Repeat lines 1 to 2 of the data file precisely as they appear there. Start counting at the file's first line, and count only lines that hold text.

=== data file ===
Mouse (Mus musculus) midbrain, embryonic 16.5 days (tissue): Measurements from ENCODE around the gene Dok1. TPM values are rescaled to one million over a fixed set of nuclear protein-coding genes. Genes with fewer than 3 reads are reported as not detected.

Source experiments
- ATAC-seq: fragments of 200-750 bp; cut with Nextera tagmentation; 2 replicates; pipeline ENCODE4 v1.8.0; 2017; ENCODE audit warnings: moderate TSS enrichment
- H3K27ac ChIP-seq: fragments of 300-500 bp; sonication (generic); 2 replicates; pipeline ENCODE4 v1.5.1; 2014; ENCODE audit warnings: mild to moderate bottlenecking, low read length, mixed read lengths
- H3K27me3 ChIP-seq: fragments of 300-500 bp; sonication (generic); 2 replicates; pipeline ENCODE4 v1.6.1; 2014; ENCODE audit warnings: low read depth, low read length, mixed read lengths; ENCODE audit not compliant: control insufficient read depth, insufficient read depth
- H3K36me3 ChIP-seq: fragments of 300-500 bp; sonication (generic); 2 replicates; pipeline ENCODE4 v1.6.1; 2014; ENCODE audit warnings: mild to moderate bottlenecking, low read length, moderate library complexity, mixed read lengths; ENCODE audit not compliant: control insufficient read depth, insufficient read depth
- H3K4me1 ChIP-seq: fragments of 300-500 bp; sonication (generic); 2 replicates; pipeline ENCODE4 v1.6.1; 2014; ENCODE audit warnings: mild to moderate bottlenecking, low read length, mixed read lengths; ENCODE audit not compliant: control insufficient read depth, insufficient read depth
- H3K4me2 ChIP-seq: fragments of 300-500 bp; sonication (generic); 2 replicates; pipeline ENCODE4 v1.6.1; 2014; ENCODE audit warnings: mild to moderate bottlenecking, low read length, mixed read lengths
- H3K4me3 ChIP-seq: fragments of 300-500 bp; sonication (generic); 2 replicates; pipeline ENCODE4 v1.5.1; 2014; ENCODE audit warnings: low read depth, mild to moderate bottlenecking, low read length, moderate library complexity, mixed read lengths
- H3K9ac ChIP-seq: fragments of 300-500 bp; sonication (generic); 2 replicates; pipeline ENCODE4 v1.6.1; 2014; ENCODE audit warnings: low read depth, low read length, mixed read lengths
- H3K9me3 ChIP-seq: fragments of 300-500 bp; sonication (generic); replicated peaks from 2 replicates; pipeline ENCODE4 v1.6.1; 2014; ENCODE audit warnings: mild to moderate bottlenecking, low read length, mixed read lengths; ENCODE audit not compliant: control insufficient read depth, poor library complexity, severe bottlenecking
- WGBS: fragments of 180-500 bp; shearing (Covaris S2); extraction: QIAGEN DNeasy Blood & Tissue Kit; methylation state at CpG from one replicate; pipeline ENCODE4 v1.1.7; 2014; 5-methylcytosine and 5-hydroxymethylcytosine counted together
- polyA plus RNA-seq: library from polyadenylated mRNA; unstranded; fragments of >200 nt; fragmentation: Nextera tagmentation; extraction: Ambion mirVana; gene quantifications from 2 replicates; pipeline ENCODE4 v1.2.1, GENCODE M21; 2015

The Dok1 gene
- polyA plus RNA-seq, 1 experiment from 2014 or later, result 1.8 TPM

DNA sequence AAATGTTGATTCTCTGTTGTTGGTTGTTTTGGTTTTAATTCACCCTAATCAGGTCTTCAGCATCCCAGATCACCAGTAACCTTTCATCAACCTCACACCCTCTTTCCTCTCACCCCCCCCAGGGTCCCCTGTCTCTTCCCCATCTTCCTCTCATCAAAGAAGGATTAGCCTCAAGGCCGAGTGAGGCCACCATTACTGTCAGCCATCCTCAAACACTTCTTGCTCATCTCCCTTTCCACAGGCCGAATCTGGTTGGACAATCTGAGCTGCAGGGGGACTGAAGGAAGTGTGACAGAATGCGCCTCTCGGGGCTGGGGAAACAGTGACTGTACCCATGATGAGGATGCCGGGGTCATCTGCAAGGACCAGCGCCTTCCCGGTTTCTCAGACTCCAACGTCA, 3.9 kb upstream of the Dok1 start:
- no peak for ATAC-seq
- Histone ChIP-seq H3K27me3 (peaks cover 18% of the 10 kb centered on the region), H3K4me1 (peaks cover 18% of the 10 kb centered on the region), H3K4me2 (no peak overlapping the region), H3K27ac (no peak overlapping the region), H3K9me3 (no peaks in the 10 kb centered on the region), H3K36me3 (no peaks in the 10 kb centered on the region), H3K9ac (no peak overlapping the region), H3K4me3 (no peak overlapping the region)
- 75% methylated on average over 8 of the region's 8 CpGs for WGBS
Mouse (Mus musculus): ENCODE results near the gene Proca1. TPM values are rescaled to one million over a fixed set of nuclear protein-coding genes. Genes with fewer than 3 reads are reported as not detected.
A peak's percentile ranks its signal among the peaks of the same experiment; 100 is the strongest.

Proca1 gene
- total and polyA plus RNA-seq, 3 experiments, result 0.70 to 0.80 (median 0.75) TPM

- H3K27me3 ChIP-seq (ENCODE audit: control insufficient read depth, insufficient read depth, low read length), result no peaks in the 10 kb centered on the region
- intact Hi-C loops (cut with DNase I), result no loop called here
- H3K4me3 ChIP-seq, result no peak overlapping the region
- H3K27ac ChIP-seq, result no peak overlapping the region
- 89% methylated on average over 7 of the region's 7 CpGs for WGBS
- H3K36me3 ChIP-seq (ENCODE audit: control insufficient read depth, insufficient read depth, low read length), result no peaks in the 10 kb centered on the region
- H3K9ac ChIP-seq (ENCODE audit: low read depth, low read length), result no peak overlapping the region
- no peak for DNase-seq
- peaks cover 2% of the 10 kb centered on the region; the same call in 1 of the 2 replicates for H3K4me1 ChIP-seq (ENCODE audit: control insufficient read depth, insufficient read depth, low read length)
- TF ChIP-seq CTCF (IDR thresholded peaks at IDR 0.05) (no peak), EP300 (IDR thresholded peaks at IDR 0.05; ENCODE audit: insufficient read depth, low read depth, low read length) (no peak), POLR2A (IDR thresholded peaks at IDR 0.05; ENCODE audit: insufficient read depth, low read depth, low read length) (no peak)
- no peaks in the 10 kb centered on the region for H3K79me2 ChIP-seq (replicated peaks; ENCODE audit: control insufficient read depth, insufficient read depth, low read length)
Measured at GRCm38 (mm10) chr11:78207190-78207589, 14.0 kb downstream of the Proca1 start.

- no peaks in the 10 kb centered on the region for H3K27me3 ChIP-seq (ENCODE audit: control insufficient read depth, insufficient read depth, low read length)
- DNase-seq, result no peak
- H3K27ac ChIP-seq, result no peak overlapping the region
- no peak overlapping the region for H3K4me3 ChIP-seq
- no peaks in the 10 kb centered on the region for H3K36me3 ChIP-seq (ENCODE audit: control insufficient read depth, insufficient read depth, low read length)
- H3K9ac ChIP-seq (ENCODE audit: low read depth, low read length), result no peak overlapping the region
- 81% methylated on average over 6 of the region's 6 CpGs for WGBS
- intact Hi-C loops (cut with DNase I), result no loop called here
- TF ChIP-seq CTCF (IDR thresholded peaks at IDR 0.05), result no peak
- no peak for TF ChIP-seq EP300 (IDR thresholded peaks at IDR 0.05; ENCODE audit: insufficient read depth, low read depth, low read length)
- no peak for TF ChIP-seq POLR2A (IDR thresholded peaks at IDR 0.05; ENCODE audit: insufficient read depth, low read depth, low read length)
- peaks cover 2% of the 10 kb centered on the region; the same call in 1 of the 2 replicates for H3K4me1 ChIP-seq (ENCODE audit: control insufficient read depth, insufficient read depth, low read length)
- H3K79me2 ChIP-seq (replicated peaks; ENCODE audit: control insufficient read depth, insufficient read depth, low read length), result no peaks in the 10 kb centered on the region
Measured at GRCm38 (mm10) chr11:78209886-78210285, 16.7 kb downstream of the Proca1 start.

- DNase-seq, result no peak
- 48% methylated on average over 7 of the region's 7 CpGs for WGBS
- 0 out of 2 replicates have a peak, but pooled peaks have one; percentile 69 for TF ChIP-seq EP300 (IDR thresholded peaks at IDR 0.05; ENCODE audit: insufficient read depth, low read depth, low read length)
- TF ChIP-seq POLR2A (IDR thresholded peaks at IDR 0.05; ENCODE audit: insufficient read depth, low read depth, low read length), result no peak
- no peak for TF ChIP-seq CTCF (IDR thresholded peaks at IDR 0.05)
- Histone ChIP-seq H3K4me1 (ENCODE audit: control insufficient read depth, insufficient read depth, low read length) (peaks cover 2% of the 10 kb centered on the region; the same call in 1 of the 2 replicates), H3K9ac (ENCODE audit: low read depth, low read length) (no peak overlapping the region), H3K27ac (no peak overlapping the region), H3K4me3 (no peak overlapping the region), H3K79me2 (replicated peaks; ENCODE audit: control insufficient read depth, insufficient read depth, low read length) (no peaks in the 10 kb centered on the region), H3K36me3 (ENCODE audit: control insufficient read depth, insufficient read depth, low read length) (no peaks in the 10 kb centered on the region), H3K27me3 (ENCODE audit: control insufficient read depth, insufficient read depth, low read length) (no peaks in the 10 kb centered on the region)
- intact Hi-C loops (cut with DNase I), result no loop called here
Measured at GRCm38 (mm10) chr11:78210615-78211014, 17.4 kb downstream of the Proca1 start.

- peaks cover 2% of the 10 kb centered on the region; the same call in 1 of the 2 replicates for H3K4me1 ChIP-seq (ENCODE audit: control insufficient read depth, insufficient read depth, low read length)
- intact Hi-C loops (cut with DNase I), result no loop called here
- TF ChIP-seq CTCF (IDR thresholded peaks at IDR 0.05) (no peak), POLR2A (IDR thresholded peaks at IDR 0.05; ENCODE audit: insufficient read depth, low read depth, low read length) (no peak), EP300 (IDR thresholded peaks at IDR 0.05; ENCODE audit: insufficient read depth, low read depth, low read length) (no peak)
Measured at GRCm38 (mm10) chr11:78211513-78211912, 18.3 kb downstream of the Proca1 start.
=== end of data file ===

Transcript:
Mouse (Mus musculus) midbrain, embryonic 16.5 days (tissue): Measurements from ENCODE around the gene Dok1. TPM values are rescaled to one million over a fixed set of nuclear protein-coding genes. Genes with fewer than 3 reads are reported as not detected.

Source experiments